Tag Archive | beem weeks

New Release: Concordant Vibrancy 4 Inferno

Greetings, one and all!

If you’ve been following along this past week and a half you probably already know that this is the day that everything has been leading to.

During day one we introduced you to the ingredient of Purpose. Adonis Mann brought up, “Express-Oh”.

Day two we took a look at Commitment via Carol Cassada’s contribution, “Not Always Like This”.

On day three it was all about Consequences; we delved deep into this ingredient via Harmony Kent’s story, “The Fireman”.

Day four examined Love with Beem Weeks’ tale, “The Complications of Fire”.

Day five was overtaken by the ingredient of Reinvention as told by C. Desert Rose’s story, “Calliope’s Inferno”.

Day six told us that Tenacity was an important ingredient no matter what the circumstance through Y. Correa’s, “Moxy”.

Day seven touched on how the ingredient of Risk can be as scolding as any through Synful Desire’s, “Antipode”.

Day eight cleverly showed how Conviction was as good ingredient as any to keep the fire roaring. Da’Kharta Rising showed us how in “The Chronicles of Aidan”.

And last but never-ever least, Queen of Spades indubitably demonstrated how Empathy is the most powerful of ingredients when maintaining our soul’s fire burning in, “The Calefaction of Insight”.

Now that the picture has become clear and Inferno’s stew is bubbling, come serve yourself us a bowl. Come get your copy of, “Concordant Vibrancy 4: Inferno”.

 

GET YOUR COPY TODAY!

 

Beem Weeks: Love

Hello Everyone!

Today is Day 4 of the Concordant Vibrancy 4 blog tour. Beem Weeks has stopped by to discuss the inspiration for his story.

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     It is such an honor to be invited to participate in this newest All Authors anthology. That I’ve been asked to contribute to three editions at this point truly humbles me. The topic of choice for Concordant Vibrancy 4: Inferno offers a myriad of possible directions. Inferno suggests fire. And fire, to me, presents a variety of representations. We know its warmth is vital for survival in those cold winter months—without it, we would freeze to death. Fire’s orange glow chases away the darkness, offering sight and comfort in the dead of night. But there’s a dangerous side as well. It takes just one stray spark to destroy a forest, to wreck a home, to snuff out life.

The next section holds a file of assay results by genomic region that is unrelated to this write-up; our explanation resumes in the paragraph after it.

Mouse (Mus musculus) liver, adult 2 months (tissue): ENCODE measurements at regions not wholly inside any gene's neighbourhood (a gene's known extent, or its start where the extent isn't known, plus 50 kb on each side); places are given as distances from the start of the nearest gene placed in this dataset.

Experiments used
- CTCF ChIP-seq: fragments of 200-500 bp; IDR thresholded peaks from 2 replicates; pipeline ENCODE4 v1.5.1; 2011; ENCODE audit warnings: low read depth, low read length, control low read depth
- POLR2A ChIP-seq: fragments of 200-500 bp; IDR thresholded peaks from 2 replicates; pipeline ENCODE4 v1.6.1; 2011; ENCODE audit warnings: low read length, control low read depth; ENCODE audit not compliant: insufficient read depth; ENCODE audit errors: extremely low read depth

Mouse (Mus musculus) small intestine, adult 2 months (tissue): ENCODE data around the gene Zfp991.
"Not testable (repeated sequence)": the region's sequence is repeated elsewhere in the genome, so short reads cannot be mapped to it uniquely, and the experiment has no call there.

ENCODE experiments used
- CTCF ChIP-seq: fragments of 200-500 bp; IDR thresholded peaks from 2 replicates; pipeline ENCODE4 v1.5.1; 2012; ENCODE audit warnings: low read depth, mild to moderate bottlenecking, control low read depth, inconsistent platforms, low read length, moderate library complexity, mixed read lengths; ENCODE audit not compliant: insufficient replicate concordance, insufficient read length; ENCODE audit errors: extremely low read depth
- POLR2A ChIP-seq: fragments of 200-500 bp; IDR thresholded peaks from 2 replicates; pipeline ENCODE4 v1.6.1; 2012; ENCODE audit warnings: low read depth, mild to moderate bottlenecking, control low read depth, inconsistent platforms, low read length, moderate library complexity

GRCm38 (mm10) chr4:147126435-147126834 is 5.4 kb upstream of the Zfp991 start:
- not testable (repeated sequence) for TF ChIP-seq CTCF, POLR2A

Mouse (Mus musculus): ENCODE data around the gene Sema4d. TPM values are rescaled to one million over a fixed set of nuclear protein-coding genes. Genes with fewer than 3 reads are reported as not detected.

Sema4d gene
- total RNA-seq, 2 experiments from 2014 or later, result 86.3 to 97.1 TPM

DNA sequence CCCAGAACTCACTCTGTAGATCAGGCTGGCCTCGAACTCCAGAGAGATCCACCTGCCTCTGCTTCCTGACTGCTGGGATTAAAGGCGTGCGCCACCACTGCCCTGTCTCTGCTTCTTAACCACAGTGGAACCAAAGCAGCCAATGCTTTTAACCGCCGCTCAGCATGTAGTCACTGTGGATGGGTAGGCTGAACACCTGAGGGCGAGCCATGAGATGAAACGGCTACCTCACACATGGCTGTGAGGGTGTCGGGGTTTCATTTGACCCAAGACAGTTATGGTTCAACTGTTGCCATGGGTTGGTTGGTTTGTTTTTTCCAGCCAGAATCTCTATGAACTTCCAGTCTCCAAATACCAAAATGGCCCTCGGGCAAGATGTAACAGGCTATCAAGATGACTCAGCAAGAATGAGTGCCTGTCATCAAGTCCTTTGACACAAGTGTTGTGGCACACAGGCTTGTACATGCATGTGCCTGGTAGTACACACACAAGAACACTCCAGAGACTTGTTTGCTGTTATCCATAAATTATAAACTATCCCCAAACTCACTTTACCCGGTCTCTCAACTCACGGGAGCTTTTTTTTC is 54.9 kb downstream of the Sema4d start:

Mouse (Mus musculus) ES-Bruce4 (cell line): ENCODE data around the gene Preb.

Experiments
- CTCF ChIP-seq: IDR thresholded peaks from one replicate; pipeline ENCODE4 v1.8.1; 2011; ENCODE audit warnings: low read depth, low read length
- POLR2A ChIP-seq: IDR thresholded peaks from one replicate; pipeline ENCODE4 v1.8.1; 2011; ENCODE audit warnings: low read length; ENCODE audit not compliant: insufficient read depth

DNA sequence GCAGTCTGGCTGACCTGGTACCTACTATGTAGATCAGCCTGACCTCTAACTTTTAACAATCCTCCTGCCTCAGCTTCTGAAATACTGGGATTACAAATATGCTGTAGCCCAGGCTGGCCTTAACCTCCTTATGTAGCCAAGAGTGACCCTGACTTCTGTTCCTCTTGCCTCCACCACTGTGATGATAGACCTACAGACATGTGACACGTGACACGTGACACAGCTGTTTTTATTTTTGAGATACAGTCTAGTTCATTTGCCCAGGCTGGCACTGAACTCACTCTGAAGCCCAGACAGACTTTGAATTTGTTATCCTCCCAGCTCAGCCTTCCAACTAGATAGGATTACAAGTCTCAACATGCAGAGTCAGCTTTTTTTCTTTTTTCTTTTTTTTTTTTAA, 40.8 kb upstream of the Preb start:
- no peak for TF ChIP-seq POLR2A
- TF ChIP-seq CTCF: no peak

In addition to that which I’ve mentioned above, fire also represents passion. This is the angle I decided to pursue in my contribution. But even the subject of passion isn’t a fixed item. We humans develop many and varied passions over the course of our lives. We nurture passion for a spouse or a mate. Passions form for a much-loved job or hobby. I’ve been quite passionate about the sports teams I’ve followed over my lifetime—both college and pro teams.
     Passion often ignites a deep focus in the individual stoking its fire. It’s a drive that will block out the world around us while we engage in that which has captured us. My story, entitled “The Complications of Fire,” tells the tale of a young woman who suddenly finds herself in a tug-of-war with a new passion that competes with a long-standing one. This leads to serious—and even deadly—consequences. We all face these conflicts at various junctures in our lives. Perhaps it’s an innocent flirtation with a co-worker that ignites into a blaze that destroys a marriage and rips apart a family. Maybe a friendly wager on opposing football teams weakens a long-standing friendship. Passion and fire are the very batteries that keep life moving forward; both carry positive and negative charges.
     The POV character in my story is a young woman named Judith Zot. Her lifelong passion is archery. And having been born into a traveling circus family, Judith has become quite famous across the country for her marksmanship. Even President Franklin D. Roosevelt himself is in awe of the woman’s prowess with a bow and arrow—he’s had her as his guest at the White House. So, what might stand a chance to wedge itself between Judith and her passion for archery? Well, that would be an age-old accelerant known as lust. When the bombing of Pearl Harbor pulls her young husband into battle, Judith finds herself attracted to another man recently hired by the circus. In a rare show of weakness, she gives in to this competing passion, allowing her focus to drift away from archery—if only for a moment. And that’s all it takes—a single, solitary moment. Life changes for everybody in the aftermath of the ensuing inferno. Nobody walks away unscathed.
     What I find to be a truly amazing aspect of the All Authors anthologies is a prompting of new stories from the authors involved. Give us a topic and see what we can do. As a writer, I enjoy these sorts of nudges. I find deep satisfaction in this challenge. Once again, I am truly grateful for the honor and privilege of contributing to another incredible volume in the Concordant Vibrancy series.